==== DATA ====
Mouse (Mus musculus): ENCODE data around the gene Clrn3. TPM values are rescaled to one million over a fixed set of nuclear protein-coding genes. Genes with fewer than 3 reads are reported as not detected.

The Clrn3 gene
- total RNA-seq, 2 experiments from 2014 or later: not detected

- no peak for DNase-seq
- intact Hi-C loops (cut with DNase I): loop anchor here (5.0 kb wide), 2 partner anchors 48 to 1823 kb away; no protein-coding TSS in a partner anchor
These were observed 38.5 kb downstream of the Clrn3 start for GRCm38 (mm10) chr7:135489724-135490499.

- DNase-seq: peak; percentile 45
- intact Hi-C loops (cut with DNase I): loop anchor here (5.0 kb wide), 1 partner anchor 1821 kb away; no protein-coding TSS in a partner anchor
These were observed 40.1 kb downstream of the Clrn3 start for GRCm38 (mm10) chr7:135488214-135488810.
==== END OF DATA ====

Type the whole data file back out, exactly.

Mouse (Mus musculus): ENCODE data around the gene Clrn3. TPM values are rescaled to one million over a fixed set of nuclear protein-coding genes. Genes with fewer than 3 reads are reported as not detected.

The Clrn3 gene
- total RNA-seq, 2 experiments from 2014 or later: not detected

- no peak for DNase-seq
- intact Hi-C loops (cut with DNase I): loop anchor here (5.0 kb wide), 2 partner anchors 48 to 1823 kb away; no protein-coding TSS in a partner anchor
These were observed 38.5 kb downstream of the Clrn3 start for GRCm38 (mm10) chr7:135489724-135490499.

- DNase-seq: peak; percentile 45
- intact Hi-C loops (cut with DNase I): loop anchor here (5.0 kb wide), 1 partner anchor 1821 kb away; no protein-coding TSS in a partner anchor
These were observed 40.1 kb downstream of the Clrn3 start for GRCm38 (mm10) chr7:135488214-135488810.